India’s Paradox: An Obese and Undernourished Nation
Obesity and undernutrition – the two extremes of malnutrition are almost equally prevalent in India.
Obesity and undernutrition – the two extremes of malnutrition are almost equally prevalent in India.(Photo: Rhythum Seth/FIT)

India’s Paradox: An Obese and Undernourished Nation

(National Nutrition Week is observed in India from September 1-7 to increase awareness generation on the importance of nutrition for health which has an impact on development, productivity and economic growth of the country. FIT is republishing this story from its archives.)

People have always sniggered at the United States saying, “oh Americans eat junk, they’re all so fat.” Well guess what, India now has more obese children than the US (or any country except China).

The situation becomes disturbing when you juxtapose these numbers with the problem of undernutrition in India. The two extremes have now become almost equally prevalent.

While the number of undernourished people has gone down by one-third in the last 10 years, India still has more underweight and stunted children that any other country. One reason for India being ahead of all the poorer African nations, is its high population.

The stark nutritional divide shows the unequal growth and development across the country. Statistics from India paint a bleak picture:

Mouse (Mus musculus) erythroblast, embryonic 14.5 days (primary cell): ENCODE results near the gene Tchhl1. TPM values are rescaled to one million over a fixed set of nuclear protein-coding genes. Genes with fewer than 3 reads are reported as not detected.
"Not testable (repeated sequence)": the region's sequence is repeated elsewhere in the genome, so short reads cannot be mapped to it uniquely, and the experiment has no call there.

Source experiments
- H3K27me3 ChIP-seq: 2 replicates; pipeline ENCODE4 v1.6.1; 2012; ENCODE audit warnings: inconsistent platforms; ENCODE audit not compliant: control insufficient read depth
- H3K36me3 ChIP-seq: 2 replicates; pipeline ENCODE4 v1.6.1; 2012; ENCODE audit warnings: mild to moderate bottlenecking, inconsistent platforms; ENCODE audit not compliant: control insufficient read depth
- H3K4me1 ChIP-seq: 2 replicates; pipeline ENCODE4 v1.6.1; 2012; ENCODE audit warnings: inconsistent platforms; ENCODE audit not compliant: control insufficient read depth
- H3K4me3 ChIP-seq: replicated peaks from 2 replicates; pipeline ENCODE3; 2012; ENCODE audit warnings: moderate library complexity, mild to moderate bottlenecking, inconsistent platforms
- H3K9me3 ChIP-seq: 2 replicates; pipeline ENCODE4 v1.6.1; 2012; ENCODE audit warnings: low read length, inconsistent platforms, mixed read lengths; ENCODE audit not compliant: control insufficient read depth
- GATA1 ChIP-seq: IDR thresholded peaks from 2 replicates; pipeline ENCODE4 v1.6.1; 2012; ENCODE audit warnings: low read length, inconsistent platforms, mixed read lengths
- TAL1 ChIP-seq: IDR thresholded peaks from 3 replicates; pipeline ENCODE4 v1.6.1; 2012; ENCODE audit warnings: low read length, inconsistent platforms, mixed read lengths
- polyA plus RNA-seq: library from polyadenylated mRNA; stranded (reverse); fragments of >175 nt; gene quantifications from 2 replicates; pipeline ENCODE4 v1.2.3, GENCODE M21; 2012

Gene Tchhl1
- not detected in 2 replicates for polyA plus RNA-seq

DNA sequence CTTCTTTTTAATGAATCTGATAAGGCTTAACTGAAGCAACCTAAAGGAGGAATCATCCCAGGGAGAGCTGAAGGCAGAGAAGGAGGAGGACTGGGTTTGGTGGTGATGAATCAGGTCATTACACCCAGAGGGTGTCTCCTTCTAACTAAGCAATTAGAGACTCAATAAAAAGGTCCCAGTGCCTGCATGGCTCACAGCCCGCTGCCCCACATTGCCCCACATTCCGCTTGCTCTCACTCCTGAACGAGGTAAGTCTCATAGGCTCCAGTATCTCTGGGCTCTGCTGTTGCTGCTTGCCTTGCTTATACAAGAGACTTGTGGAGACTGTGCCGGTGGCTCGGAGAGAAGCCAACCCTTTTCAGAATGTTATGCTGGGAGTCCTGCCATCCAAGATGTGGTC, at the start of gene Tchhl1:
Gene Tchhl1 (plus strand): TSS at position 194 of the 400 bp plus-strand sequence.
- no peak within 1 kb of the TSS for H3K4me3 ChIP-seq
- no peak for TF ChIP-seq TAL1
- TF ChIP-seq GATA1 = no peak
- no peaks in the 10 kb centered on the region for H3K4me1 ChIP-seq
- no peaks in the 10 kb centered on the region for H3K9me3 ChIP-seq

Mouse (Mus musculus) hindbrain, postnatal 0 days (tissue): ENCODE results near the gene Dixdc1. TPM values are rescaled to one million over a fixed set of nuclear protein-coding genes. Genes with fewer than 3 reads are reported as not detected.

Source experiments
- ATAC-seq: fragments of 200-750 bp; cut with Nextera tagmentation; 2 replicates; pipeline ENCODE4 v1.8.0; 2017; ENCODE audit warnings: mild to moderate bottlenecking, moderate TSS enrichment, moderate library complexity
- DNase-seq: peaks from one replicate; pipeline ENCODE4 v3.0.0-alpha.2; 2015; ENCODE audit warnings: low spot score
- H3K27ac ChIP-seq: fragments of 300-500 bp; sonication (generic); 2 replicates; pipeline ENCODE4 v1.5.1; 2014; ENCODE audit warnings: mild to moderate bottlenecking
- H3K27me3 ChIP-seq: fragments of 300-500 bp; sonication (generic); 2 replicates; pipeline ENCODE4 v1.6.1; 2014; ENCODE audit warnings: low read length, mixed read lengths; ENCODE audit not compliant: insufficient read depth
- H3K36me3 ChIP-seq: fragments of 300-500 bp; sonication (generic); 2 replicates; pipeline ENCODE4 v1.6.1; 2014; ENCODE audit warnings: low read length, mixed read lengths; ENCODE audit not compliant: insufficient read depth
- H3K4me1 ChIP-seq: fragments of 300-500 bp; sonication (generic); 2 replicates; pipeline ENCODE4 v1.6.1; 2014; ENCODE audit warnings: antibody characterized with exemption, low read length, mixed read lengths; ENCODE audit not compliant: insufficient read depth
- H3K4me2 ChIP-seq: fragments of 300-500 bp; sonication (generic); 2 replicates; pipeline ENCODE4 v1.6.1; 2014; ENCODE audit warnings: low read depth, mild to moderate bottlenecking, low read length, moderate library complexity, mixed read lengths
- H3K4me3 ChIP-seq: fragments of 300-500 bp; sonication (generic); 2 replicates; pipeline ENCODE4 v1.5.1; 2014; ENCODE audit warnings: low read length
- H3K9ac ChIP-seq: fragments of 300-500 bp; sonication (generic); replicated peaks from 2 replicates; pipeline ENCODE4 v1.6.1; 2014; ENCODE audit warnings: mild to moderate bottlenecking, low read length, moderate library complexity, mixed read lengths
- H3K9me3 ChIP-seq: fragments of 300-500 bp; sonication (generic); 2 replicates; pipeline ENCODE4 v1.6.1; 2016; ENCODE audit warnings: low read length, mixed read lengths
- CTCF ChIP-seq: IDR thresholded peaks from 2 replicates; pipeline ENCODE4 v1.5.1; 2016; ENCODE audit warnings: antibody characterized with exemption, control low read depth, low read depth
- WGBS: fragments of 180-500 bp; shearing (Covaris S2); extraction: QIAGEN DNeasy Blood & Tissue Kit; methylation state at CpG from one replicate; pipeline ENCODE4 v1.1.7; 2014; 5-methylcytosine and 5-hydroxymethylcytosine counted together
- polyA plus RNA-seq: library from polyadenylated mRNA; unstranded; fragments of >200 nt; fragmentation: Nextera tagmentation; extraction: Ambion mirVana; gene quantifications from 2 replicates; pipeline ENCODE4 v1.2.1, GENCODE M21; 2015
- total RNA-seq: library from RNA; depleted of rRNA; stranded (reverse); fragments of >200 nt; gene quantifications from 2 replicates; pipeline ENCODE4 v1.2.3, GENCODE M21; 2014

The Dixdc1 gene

India’s double burden of malnutrition – obesity and undernutrition.
India’s double burden of malnutrition – obesity and undernutrition.
(Photo: Harsh Sahani/FIT)

This double-burden of providing healthy and balanced nutrition to people is also seen in other middle-income developing countries. Mexico grapples with widespread undernourishment even as a large section of people are increasingly becoming obese and unhealthy.

The number of overweight people in India has almost doubled in the past decade. And a Lancet report supports that. The study looked at BMI (body mass index) trends in 200 countries from 1975-2016. It found that worldwide the number of obese girls in age group 5-19 has risen from 5 million to 50 million in 40 years, and boys from 6 million to 74 million.

A look at the district map suggests that most of the high-obesity districts are clustered largely around the two ends of the country: the extreme north and the extreme south. And the undernourished districts are largely located in central India.

At one end of the spectrum are poverty-stricken districts such as Purulia in West Bengal and Malkangiri in Odisha. At the other end of the spectrum are metro cities such as Kolkata, Hyderabad, Delhi and Mumbai.

Apart from poverty, the factors related to undernutrition are poor sanitation, lack of education and the status of women in families.

Obesity is on the rise because of sedentary lifestyle, unhealthy diet and eating habits that are becoming increasingly common amongst urban youngsters.

Obesity leads to serious health problems and in India, undernutrition, on the other hand, is increasing the risk factor for death in children under the age of 5.

A malnourished population can also have a strong negative impact on the economy.

(Data source: NFHS 4 Data, The Lancet Journal)

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